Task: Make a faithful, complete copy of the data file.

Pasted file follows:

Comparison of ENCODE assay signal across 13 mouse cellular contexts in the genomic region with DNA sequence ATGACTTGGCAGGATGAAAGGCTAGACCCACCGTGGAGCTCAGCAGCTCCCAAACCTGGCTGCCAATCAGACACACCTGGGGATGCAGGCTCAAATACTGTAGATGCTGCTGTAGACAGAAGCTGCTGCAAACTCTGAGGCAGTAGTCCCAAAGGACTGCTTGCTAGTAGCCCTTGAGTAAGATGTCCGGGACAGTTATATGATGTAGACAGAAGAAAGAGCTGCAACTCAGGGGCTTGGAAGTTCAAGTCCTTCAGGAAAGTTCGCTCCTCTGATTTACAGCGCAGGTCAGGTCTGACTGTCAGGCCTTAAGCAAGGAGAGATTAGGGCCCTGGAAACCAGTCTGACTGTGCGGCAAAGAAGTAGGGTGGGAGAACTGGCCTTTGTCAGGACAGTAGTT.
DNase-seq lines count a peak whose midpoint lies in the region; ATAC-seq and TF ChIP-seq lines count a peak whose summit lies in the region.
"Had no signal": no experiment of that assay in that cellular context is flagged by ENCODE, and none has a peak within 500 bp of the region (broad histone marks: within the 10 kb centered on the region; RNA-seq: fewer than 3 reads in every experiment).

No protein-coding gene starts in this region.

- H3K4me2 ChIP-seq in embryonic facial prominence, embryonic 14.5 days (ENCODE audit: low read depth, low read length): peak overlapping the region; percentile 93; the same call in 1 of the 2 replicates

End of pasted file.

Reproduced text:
Comparison of ENCODE assay signal across 13 mouse cellular contexts in the genomic region with DNA sequence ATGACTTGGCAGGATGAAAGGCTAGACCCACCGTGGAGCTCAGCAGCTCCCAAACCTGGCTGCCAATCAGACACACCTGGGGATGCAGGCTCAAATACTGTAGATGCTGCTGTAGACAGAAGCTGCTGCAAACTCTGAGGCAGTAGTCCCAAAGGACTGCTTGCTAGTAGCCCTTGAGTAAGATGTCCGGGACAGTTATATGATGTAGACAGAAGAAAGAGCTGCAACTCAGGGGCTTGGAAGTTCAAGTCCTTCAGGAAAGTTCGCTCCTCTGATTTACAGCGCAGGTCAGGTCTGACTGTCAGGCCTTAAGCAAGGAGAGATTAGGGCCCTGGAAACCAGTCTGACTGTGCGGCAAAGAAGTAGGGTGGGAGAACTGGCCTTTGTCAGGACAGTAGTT.
DNase-seq lines count a peak whose midpoint lies in the region; ATAC-seq and TF ChIP-seq lines count a peak whose summit lies in the region.
"Had no signal": no experiment of that assay in that cellular context is flagged by ENCODE, and none has a peak within 500 bp of the region (broad histone marks: within the 10 kb centered on the region; RNA-seq: fewer than 3 reads in every experiment).

No protein-coding gene starts in this region.

- H3K4me2 ChIP-seq in embryonic facial prominence, embryonic 14.5 days (ENCODE audit: low read depth, low read length): peak overlapping the region; percentile 93; the same call in 1 of the 2 replicates